[9] Initial interest confusion – allows for a finding of liability where a plaintiff can demonstrate that a consumer was confused by a defendant’s conduct at the time of interest in a product or service, even if that initial confusion is corrected by the time of purchase. Definition provided by the International Trademark Association <http://www.inta.org/Advocacy/Pages/InitialInterestConfusion.aspx > Accessed: 27 March 2017

[10] Och-Ziff v Och Capital [2011] F.S.R. 11

Limited Liability – Corporate law revision

  1. “…the most direct response to abuses of limited liability is to remove the veil of incorporation and make the shareholders (or directors) liable for the debts and other obligations of the company where abuse occurs.” (Gower & Davis, Principles of Modern company law, 2008, Thomson/sweet and Maxwell p 1999)

Discuss the circumstances in which the corporate veil may be lifted citing appropriate case law.

https://www.incorporate.com/limited_liability_company.html

Before lifting the corporate veil, it is important to distinguish between whether the court is applying the terms of a statue or a contract at common law. When dealing with statutory cases, an important factor is to assess cases where courts disregard the separate legal personality of a company. This essentially allows the court to look at the underlying details of a company. The rationale behind this is that the law will not allow the corporate form to be misused or abused. In those circumstances in which the Court feels that the corporate form is being misused it will rip through the corporate veil and expose its true character and nature.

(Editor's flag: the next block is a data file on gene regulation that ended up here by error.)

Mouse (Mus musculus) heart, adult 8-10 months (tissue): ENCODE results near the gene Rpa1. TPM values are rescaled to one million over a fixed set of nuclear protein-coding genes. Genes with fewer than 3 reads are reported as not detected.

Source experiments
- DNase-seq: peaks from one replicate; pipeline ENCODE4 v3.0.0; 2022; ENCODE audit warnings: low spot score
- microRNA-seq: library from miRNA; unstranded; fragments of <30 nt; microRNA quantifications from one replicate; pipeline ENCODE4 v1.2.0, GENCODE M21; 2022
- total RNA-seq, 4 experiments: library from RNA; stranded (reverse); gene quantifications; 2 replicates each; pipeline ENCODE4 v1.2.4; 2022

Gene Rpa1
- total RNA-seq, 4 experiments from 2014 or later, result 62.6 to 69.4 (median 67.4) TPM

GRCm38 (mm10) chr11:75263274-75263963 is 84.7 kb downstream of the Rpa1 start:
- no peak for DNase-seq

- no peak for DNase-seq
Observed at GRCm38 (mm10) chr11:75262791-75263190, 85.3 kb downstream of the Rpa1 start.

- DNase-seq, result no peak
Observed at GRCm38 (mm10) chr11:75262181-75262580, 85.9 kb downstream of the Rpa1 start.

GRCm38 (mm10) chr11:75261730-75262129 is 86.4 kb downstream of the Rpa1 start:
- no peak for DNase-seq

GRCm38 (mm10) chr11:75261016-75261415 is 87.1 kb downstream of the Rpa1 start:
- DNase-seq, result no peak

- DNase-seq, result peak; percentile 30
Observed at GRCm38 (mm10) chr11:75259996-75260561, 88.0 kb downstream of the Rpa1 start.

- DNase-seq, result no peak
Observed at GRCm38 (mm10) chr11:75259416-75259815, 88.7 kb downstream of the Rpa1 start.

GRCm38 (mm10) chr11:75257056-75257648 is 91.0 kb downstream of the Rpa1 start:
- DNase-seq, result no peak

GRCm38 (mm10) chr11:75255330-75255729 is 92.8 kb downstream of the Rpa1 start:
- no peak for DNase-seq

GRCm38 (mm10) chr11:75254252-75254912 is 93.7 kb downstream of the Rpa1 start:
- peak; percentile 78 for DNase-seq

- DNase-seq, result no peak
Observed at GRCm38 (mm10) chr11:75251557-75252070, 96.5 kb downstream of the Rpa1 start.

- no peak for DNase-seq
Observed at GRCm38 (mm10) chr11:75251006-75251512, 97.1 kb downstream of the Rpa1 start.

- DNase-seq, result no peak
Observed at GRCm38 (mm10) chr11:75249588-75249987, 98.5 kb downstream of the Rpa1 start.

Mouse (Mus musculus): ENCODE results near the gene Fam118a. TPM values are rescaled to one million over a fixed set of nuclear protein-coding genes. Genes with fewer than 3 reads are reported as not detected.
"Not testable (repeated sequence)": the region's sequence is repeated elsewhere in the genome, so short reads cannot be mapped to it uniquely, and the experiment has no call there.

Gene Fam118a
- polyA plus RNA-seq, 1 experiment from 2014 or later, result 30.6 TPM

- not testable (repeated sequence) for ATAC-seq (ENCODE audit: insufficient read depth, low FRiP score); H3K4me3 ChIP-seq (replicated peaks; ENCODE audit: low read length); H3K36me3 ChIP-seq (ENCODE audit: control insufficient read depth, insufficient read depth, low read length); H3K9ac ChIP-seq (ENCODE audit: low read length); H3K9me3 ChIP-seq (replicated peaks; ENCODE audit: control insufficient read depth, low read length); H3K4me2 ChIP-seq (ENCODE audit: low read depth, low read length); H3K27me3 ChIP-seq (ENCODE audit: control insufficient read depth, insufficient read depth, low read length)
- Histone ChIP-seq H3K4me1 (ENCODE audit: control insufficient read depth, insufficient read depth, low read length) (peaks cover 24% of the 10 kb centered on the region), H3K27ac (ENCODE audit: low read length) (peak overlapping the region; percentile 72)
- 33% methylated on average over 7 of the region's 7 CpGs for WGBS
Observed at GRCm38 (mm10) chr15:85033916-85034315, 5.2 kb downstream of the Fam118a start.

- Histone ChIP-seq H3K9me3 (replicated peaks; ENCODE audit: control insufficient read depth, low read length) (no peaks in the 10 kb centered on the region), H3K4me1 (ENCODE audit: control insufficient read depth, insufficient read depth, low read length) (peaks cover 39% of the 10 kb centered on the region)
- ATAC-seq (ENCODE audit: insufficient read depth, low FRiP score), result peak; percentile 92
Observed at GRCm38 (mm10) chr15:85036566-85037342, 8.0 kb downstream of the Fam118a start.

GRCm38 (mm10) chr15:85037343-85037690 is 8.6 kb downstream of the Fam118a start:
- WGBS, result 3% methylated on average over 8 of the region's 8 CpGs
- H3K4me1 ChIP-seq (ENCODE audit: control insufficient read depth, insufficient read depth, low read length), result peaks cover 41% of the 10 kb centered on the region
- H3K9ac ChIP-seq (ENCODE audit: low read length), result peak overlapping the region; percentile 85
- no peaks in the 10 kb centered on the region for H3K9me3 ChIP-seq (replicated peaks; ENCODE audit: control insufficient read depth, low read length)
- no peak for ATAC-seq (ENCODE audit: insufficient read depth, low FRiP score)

The salmon principle was established by the HOL in Salmon v Salmon 1897. It was states that once a company is incorporated, it becomes a legal entity separate and distinct from its shareholders. What this means that under UK company law, a company is to be treated like any other independent person with rights and liabilities appropriate to itself.

The test applied by the courts to lift the veil is when there is an indication the company is trying to conceal true facts of the business or there are signs it is mere facade. This principle was laid down in Woolfson v Strathclyde Regional Council 1979. In this case, it involved compensation payable due to a compulsory purchase of land by local authorities.  The business was called Campbell ltd which W had 999 shares and his wife 1. He also owned Solfred Ltd. He argues that, W, C and S should be treated as a separate legal entity and that he should be regarded the owner for compensation purposes. He relied on the case of DHN v Tower Hamlets BC stating they were similar situations. However, Lord Keith refused to follow this judgement based on the fact W, did not own all the shares of the business. Woolfson holds two-thirds only of the shares in Solfred and Solfred has no interest in Campbell. In my opinion there is no basis consonant with principle upon which on the facts of this case the corporate veil can be pierced to the effect of holding Woolfson to be the true owner of Campbell’s business or of the assets of Solfred.